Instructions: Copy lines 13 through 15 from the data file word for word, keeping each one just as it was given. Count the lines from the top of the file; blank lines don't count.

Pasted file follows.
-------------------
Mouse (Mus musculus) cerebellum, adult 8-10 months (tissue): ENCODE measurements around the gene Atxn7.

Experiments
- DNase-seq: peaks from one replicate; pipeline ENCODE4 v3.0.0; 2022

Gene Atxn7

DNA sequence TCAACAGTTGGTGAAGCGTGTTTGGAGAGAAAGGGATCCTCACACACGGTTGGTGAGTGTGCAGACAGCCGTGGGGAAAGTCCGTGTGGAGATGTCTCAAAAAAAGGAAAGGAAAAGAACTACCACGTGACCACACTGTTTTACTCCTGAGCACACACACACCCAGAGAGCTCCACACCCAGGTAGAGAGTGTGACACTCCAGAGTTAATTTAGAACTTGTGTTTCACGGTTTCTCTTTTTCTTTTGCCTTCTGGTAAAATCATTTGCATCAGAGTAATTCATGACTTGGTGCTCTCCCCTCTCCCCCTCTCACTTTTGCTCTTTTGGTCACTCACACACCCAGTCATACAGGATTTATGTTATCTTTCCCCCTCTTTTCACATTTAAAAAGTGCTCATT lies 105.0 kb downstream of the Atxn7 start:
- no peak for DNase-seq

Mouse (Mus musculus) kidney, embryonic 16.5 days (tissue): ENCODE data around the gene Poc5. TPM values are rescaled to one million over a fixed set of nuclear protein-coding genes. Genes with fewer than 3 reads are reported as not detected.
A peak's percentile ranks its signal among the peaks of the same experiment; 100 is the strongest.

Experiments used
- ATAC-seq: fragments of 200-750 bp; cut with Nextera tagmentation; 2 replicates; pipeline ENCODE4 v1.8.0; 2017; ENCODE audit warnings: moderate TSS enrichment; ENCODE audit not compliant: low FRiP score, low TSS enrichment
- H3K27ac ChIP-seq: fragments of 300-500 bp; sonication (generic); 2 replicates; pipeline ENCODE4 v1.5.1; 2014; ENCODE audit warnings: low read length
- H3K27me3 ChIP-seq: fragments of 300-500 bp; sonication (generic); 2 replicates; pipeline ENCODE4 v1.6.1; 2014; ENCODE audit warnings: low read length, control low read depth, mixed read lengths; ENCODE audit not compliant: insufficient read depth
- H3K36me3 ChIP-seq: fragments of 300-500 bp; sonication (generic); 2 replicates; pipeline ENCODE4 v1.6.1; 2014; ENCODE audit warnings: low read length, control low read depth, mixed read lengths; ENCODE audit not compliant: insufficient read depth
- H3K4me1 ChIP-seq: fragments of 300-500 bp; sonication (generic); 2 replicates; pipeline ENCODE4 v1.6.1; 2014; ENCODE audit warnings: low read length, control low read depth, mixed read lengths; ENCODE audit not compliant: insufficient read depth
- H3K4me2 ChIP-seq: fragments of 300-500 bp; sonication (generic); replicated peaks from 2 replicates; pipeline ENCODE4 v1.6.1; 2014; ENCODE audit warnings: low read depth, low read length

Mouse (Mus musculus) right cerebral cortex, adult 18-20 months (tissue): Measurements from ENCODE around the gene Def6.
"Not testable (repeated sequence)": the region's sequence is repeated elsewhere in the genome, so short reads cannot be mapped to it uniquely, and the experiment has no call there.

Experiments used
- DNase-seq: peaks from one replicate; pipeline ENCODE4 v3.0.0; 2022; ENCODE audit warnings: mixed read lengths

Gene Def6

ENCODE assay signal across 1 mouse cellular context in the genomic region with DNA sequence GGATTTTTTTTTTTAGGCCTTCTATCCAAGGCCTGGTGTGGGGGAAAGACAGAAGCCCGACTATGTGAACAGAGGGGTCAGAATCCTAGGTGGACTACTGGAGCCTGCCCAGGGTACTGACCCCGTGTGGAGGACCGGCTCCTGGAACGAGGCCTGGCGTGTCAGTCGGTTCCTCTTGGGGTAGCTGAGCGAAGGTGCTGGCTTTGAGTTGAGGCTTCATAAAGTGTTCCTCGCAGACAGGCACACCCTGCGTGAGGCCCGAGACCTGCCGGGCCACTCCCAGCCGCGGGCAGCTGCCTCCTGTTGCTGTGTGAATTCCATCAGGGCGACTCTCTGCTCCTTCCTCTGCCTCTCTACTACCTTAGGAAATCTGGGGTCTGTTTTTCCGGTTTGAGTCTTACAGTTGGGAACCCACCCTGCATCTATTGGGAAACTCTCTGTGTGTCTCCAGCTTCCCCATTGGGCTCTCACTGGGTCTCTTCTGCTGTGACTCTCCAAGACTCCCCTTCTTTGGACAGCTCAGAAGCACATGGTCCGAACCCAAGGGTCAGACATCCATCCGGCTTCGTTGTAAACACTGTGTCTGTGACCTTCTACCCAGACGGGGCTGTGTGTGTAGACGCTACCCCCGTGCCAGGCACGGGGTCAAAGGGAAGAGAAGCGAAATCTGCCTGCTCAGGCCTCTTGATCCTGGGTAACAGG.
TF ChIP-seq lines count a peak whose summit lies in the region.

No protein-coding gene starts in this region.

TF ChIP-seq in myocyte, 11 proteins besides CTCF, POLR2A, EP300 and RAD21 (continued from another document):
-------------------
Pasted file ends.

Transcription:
- H3K36me3 ChIP-seq: fragments of 300-500 bp; sonication (generic); 2 replicates; pipeline ENCODE4 v1.6.1; 2014; ENCODE audit warnings: low read length, control low read depth, mixed read lengths; ENCODE audit not compliant: insufficient read depth
- H3K4me1 ChIP-seq: fragments of 300-500 bp; sonication (generic); 2 replicates; pipeline ENCODE4 v1.6.1; 2014; ENCODE audit warnings: low read length, control low read depth, mixed read lengths; ENCODE audit not compliant: insufficient read depth
- H3K4me2 ChIP-seq: fragments of 300-500 bp; sonication (generic); replicated peaks from 2 replicates; pipeline ENCODE4 v1.6.1; 2014; ENCODE audit warnings: low read depth, low read length